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Vitiligo (2) Sun protection and skin camouflage

By Marion Lesage and Nerys Roberts

Most people with vitiligo are self-conscious about their appearance, particularly if the white patches appear on their face, neck or hands, and this may make them hesitant to seek help. There are two specific areas in which the pharmacist can provide information: the correct use of sunscreens and the use of skin camouflage products.

Sunscreens

Sunscreens absorb or reflect ultraviolet radiation before it reaches the skin. However, many sunscreens offer better protection against UVB (short wavelength UV radiation) than UVA (longer wavelength). Because vitiliginous skin is particularly susceptible to sunburn, there are a number of sunscreens available on the National Health Service, but many people with vitiligo do not know this. These products appear in appendix 7 of the British National Formulary (borderline substances) and it is in the patient’s interest to be informed that sunscreens should be used and can be obtained on prescription.

If a sunscreen has been prescribed, it is helpful to check that the patient has been told how, and how often, to apply it. Sunscreens should be applied liberally and for good protection, they should be reapplied approximately every hour if the person is outside on a sunny day. However, this may be a problem if the wearer also uses skin camouflage products.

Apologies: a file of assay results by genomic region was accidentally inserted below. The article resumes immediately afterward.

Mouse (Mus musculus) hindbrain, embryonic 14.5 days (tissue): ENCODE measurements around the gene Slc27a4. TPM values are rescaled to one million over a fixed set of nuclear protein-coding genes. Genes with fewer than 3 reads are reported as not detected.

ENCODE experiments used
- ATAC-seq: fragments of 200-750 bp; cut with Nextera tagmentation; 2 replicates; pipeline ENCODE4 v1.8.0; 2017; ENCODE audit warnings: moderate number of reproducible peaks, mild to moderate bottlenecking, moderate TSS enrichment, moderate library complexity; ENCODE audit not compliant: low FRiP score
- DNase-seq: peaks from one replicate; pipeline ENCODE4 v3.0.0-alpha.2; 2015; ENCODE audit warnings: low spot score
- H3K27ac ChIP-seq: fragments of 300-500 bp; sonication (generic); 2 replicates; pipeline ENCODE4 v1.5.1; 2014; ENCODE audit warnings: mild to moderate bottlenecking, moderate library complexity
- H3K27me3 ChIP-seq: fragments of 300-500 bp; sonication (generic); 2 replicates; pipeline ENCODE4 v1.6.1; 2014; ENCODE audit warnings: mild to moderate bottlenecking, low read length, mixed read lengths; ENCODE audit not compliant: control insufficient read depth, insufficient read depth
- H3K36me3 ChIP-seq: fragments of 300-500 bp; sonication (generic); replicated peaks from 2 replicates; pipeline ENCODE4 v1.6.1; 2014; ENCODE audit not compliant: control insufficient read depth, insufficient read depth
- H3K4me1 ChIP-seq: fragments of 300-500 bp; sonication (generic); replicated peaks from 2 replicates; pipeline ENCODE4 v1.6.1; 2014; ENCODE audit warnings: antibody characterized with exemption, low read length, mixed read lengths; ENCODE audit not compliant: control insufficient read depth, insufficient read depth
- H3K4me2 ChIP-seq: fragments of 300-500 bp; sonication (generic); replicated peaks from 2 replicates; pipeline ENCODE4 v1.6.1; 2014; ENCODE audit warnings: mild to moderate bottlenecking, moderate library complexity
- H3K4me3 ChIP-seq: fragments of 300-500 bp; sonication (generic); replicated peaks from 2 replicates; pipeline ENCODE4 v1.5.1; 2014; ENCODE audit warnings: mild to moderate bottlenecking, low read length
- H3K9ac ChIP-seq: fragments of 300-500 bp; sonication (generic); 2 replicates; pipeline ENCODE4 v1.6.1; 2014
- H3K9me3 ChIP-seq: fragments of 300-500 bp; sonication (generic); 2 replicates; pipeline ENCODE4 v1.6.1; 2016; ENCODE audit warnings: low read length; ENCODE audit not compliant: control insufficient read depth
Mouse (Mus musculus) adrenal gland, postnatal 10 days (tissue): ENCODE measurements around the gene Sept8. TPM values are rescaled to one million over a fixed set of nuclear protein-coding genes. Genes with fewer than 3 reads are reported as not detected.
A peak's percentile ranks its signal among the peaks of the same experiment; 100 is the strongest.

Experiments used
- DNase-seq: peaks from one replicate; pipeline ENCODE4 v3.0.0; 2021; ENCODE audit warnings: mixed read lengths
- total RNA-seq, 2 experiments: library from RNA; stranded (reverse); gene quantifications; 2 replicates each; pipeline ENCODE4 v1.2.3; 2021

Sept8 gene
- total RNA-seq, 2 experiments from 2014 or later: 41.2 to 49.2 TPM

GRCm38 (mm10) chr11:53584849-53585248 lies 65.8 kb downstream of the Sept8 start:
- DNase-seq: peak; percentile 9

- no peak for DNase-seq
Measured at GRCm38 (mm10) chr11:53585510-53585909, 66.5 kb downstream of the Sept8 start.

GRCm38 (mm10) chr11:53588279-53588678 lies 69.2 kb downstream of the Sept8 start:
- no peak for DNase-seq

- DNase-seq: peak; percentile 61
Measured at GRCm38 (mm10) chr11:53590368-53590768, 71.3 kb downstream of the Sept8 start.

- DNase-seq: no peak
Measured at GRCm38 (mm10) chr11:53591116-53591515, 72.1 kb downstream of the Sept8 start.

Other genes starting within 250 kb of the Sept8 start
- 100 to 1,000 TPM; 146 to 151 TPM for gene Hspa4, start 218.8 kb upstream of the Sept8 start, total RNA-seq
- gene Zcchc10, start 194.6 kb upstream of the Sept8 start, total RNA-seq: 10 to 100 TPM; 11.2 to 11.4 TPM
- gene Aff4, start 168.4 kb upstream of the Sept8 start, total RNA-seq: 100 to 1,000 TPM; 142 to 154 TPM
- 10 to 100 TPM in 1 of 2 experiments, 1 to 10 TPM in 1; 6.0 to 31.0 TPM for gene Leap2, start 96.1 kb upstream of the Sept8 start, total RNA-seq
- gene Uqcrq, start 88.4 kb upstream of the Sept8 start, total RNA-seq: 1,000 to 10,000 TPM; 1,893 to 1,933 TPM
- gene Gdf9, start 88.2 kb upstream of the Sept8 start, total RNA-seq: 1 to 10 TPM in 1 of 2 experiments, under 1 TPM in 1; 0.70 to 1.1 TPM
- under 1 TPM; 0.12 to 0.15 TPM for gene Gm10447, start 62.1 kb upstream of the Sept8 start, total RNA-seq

It is also useful to check that the patient is happy with the sunscreen selected by the general practitioner — no sunscreen is beneficial to a patient if it is not used. For children of school age, roll-on sunscreens are particularly useful because they can be self-applied with little spillage or embarrassment. Indeed, they may well be viewed as a “cool” item to have in one’s school bag. Many GPs and patients will not be aware that tinted sunscreens are also available on prescription. These will provide both colour and sun protection for the depigmented patches and are particularly helpful for children, or for anyone who wants to disguise the patches but would not feel comfortable using skin camouflage.

Should a person with vitiligo request assistance in choosing from the vast range of non-prescribable sunscreens available, they should be advised to use one containing both UVA and UVB protection. In the case of all people with vitiligo, whatever their ethnic origin, their vitiliginous skin should be treated as type 1 skin (always burns, never tans), which is typical of people with fair skin, light eyes and freckles. They therefore require a sun protection factor of 25 or above. Considerations when recommending products include ease of application, staying power, absorption and stickiness.

Should a patient report that he or she always burns, no matter which sunscreen is used, the pharmacist should find out how the product is being applied. It is also important to ask if the patient is taking drugs for any other condition in order to rule out any drug-induced photosensitivity. Enquiries about any “health” products being taken are also useful because a number of herbs can cause photosensitivity. For example, many people do not realise that for people with vitiligo, herbal products such as St John’s wort can do more harm than good.

Download the attached PDF to read the full article.

Citation: The Pharmaceutical Journal URI: 10982339

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